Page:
This test machine was designed with the main focus on optimization of the cutting process rather than maximum production capacity. Even so, testing has proved that the machine can cut not only the reef but also the surrounding rock, the latter being an even greater challenge on account of its hardness. The results of the underground testing verify the test rig results with respect to the favorable durability of the cutting tools. The integrated control system enables the ADS miner to perform a complete pass without operator interaction but the machine can also cut under radio remote control. The longwall system as a whole provides a high level of safety as the operators usually do not have to enter the face during cutting. If they do, they will be protected by the integrated roof support system and they can stay on the fresh air side of the miner by using the remote control.

In summary, the authors state that the underground trial has already demonstrated the technical and economical feasibility of ore extraction by means of activated undercutting technology. This will, in the very near future, allow the hard rock mining industry to make use of continuous mining technology in order to improve productivity, profitability and working conditions, at least in the particular environments of thin reefs and narrow veins.

TowerMill Grinding Contract For Karara Iron Ore Project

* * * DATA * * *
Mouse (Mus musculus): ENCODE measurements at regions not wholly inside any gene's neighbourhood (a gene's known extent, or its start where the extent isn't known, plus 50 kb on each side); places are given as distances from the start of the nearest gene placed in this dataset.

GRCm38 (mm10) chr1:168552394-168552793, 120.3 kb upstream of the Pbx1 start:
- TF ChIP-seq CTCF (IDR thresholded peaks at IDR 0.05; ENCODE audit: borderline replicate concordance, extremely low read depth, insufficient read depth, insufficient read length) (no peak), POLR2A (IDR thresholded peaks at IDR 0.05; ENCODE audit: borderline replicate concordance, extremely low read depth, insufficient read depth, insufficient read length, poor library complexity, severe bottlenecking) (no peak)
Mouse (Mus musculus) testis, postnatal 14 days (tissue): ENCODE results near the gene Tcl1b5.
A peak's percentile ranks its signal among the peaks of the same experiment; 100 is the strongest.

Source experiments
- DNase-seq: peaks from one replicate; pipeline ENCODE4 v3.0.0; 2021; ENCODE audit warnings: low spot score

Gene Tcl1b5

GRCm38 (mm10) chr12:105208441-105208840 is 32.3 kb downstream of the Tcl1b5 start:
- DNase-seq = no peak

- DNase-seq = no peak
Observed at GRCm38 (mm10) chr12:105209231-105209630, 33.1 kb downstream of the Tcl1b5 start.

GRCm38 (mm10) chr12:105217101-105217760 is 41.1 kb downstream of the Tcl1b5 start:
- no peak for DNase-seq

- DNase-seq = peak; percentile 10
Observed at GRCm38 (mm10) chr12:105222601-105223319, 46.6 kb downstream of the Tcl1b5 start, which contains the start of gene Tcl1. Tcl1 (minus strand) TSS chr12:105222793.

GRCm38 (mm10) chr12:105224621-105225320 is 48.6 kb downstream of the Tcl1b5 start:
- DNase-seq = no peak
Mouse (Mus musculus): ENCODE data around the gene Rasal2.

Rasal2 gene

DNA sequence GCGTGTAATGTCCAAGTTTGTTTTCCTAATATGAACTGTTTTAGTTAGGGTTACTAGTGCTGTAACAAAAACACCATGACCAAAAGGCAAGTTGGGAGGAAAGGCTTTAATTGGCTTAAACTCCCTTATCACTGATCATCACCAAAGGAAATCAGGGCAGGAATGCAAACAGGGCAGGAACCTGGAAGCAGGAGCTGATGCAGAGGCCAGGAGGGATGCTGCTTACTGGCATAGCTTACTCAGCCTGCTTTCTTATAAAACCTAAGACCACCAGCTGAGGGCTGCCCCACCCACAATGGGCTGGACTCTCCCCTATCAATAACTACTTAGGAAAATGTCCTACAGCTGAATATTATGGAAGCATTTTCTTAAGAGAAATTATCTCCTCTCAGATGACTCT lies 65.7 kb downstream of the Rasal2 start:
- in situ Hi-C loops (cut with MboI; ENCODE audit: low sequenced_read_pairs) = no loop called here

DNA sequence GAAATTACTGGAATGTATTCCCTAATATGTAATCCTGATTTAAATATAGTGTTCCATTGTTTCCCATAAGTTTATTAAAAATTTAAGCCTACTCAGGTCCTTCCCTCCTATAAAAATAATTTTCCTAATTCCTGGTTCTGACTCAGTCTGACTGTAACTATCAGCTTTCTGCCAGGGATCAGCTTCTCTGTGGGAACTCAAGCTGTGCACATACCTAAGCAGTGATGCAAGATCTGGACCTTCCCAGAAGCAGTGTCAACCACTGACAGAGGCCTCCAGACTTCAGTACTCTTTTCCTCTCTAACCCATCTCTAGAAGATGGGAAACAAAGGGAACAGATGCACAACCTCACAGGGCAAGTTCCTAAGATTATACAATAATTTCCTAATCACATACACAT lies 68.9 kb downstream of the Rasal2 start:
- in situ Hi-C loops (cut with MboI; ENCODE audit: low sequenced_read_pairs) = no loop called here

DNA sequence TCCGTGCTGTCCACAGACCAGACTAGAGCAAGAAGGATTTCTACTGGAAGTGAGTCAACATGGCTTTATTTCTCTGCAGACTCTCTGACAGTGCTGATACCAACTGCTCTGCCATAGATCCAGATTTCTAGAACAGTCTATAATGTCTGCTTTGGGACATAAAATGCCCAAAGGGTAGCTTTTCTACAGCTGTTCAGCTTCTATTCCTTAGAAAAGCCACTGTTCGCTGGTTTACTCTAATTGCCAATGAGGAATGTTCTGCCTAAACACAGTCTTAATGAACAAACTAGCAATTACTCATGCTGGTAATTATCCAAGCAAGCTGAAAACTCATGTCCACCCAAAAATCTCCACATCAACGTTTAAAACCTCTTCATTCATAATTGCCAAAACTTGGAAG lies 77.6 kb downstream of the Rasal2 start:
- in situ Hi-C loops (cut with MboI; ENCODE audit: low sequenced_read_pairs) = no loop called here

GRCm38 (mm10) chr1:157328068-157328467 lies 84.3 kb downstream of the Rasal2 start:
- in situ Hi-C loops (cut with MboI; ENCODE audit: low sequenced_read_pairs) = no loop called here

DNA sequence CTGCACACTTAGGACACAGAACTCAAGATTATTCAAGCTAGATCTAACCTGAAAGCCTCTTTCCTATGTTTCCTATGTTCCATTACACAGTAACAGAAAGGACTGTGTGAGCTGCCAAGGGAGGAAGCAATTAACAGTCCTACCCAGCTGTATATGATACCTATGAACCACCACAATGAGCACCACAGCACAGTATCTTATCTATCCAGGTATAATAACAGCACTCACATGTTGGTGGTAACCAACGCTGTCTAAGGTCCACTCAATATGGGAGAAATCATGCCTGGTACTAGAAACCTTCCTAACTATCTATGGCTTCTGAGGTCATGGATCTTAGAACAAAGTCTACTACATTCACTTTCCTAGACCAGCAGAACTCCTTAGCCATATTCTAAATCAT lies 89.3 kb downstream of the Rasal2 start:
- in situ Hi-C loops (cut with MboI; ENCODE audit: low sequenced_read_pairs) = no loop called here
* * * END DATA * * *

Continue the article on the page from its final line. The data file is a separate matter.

The Hardheim-based Eirich Group has announced that Nippon Eirich of Narita, Japan is supplying the Karara Iron Ore Project with five KW 1500 TowerMills for fine grinding the ore down to 35 microns. Australian company Gindalbie Metals Ltd,, along with its Chinese joint venture partner AnSteel, is developing the project, which is located in the midwest region of Western Australia, about 200 km east of Geraldton. Karara will start-up as a hematite operation, later becoming a substantial, long-life magnetite operation with the potential to produce 30 million mt/y for more than 35 years. The project is expected to deliver some 10 million mt/y of iron products, comprising 8 million mt/y of high-grade magnetite concentrate and blast furnace-quality pellets and 2 million mt/y of Direct Shipping Ore (DSO) grade hematite. First production is scheduled for the second half of 2010.

Each of the Karara Tower Mills is equipped with a main drive motor with 1.12 MW of installed power. An improved wear liner design will increase service life and reduce operating costs. The mills will be manufactured in Japan and Australia, with delivery scheduled for March 2010. This Australian contract complements Eirich´s recent delivery of another five KW 1500 Tower Mills for iron ore grinding in Asia.